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Savista, at Village Sanjharia, Off Ajmer Road, Jaipur 302042, Rajasthan

Retreating…Tania Han’s reflections on Savista Retreat

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After two days at the Pushkar Fair, we were desperate for respite from the dust and noise. We hadn’t slept well for some nights now; besides the noise of the fair, it was also an auspicious period in the Hindu lunar calendar so music from multiple wedding parties played boisterously through the nights. I chanced upon Savista Retreat on the internet. Attracted by its proximity to Jaipur Airport from where we were due to fly back and its rural setting, I booked us in for an overnight recovery stay. We didn’t expect to find our new favourite place in India.

We were welcomed by Radhika and Bhanwar with open arms and open hearts. The property is an ancestral home of Bhanwar’s, having remained in the family for generations and saved from dilapidation by their tireless efforts. Restoration was painstaking and took twenty years before they began operating as a boutique hotel five years ago. The place radiates love and care and as guests, you come away imbued with some of it.

Idyllically located in a typical Rajasthani village on 12 acres of lush greenery, Savista provided us with a much-needed respite from the dust of Pushkar, the air pollution of Delhi and the deafening urban traffic of India. It prides itself as an eco-resort. We saw more birds, bees and butterflies in one day than in a whole month in India. To call it a boutique hotel is underselling it. Rather it was our home away from home. Our battery recharge point.

The food is farm-to-fork, organically grown and vegetarian. Free range chickens provide eggs for breakfast, the butter is hand churned from local milk, the vegetables are harvested on the day. The staff are from the surrounding village, more like extended family than staff, and all smiles and sweet hellos. Very little English is spoken but none is required to translate the language of hugs and smiles. Radhika and Bhanwar are clearly passionate about providing opportunities to local people and are something of local celebrities — the camel cart driver turned up at breakfast in the morning with a new horse purchased from the Pushkar Fair, for Bhanwar to bless. Uniquely Indian and uniquely heartwarming.

We were spoiled for choice of activities — from unwinding by the pool, going for a swim, playing board games, exercising, getting a massage, going for nature walks, touring the village on the camel cart, watching a movie on the big screen or just relaxing on the roof with a good book and a pretty sunset. We reprimanded ourselves for not packing swimwear, gym wear, yoga wear and loungewear. But mostly, we were content just to sit, doze, read and recuperate. It was a joy to be able to walk barefoot on the grass and breathe clean air. Our one day and night at Savista felt like a week at a spa, a rarity on our India breaks.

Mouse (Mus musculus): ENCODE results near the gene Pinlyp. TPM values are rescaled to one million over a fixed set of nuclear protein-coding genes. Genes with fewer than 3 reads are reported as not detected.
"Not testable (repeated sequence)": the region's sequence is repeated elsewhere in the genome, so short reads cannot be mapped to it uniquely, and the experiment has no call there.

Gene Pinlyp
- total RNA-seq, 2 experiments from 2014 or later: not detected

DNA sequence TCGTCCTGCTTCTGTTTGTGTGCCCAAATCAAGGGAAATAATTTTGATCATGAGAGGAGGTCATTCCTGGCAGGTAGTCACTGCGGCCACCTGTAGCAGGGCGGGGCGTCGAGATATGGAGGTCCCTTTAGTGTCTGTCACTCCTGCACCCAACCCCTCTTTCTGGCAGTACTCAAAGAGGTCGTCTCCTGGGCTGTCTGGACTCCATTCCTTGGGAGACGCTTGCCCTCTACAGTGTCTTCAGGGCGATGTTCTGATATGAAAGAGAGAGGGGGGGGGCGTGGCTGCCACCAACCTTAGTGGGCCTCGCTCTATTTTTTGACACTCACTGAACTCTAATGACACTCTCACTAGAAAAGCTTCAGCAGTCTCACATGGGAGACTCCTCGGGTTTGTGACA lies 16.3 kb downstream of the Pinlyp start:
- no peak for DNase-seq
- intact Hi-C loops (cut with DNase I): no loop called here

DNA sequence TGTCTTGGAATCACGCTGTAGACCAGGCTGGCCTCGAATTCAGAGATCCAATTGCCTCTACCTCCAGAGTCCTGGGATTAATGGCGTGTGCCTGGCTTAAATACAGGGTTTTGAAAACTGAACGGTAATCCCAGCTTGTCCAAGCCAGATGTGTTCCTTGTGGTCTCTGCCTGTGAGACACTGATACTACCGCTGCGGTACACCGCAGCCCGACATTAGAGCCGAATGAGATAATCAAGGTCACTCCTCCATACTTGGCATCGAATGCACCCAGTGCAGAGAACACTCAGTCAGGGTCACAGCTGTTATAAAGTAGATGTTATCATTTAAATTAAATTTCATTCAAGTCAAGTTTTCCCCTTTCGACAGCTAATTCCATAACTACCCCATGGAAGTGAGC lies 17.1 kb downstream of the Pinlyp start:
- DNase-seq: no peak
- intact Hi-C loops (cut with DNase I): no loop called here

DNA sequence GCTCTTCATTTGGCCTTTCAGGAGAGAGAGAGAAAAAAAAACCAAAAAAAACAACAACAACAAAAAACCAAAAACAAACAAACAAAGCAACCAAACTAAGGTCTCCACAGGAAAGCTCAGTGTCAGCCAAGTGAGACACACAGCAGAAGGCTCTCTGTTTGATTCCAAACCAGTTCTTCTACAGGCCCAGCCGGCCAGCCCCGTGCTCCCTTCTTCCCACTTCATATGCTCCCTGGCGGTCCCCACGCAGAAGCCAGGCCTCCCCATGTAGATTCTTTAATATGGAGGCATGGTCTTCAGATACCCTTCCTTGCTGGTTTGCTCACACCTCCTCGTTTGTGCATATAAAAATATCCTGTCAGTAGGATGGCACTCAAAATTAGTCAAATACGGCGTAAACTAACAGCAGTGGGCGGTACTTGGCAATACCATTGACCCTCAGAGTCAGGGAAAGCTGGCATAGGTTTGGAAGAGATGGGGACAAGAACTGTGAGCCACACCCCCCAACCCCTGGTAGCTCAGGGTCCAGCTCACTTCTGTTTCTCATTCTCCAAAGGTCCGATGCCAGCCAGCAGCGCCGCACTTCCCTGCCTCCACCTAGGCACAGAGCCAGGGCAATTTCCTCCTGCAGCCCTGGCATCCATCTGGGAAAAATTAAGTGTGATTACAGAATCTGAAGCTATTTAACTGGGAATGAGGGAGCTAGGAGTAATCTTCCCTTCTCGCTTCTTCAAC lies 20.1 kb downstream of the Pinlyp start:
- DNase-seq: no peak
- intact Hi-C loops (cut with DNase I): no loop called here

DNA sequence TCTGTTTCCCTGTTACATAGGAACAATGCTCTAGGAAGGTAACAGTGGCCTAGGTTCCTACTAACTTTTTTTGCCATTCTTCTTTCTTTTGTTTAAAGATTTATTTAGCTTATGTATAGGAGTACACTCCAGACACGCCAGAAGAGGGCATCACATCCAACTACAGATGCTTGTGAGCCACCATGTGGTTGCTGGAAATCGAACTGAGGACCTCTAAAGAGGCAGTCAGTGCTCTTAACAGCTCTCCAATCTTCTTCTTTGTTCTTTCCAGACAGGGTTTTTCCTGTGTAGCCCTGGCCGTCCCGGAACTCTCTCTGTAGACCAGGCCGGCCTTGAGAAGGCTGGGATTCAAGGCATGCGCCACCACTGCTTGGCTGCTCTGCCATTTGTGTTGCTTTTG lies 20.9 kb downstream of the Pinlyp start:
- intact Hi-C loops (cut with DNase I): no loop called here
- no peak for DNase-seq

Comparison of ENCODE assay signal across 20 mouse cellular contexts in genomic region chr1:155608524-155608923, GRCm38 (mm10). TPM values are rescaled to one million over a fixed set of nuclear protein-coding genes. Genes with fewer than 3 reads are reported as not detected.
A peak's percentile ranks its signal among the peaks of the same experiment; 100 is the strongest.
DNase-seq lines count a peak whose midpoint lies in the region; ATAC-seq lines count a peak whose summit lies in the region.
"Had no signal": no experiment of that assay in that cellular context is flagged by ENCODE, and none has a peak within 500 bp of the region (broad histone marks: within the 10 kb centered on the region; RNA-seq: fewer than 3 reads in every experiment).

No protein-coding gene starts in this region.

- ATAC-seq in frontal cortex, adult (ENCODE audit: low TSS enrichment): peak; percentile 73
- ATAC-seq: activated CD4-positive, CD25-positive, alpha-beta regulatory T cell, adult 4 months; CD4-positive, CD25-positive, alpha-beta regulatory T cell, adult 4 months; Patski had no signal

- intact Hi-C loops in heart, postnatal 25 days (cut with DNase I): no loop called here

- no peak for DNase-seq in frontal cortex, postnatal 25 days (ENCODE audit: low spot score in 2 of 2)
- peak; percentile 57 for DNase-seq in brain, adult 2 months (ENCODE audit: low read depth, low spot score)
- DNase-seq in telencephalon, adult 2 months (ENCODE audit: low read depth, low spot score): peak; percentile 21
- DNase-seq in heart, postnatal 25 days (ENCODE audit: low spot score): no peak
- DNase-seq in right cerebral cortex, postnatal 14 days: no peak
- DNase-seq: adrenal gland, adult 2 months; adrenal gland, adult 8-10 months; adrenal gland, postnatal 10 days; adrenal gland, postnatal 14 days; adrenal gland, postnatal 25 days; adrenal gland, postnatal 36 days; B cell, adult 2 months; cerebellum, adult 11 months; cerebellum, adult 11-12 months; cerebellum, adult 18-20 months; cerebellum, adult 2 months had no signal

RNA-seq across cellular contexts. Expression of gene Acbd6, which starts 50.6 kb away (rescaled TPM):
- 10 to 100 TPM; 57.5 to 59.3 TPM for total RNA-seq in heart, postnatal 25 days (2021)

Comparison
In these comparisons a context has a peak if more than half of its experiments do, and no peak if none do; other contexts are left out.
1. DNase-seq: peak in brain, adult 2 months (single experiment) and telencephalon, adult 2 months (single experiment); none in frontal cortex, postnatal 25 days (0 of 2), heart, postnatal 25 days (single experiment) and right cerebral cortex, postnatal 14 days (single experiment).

We were the only guests in the 12-room property and whilst there were some stimulating conversations with our hosts, we had plenty of privacy and quiet time to ourselves. It felt like home to us. We came exhausted but left recharged, refreshed and reenergised, wishing we could have stayed forever (I not-so-jokingly asked to be adopted) or that we were part of the Savista family (or even one of the beautiful pieces of furniture!). We had to content ourselves instead with plotting our return in the future.


Tania and Graeme may have been here for just one day and night four years ago! But their willingness to enjoy every aspect of the provisioning at Savista, their unqualified support for Savista’s philosophy, and their friendliness with all the staff – and management – quickly endeared them to Savista’s community. We adopted her and Graeme as readily and warmly as they wished to be adopted! And we continue to stay in touch; that is the most heartwarming thing. After a prolonged nomadic existence, they seem to have finally struck roots in New Zealand, and are now on their way to becoming a family. We wish them their richly deserved happiness.

Tania originally published this in November 2015 on her blog ” Stories From Perennial Journey (travel blog)”, We are grateful for permission to reproduce it here.

Her amazing photographs and sensitive insights from her journeys can also be accessed on her instagram account: Perennial Journey, website:, and twitter account;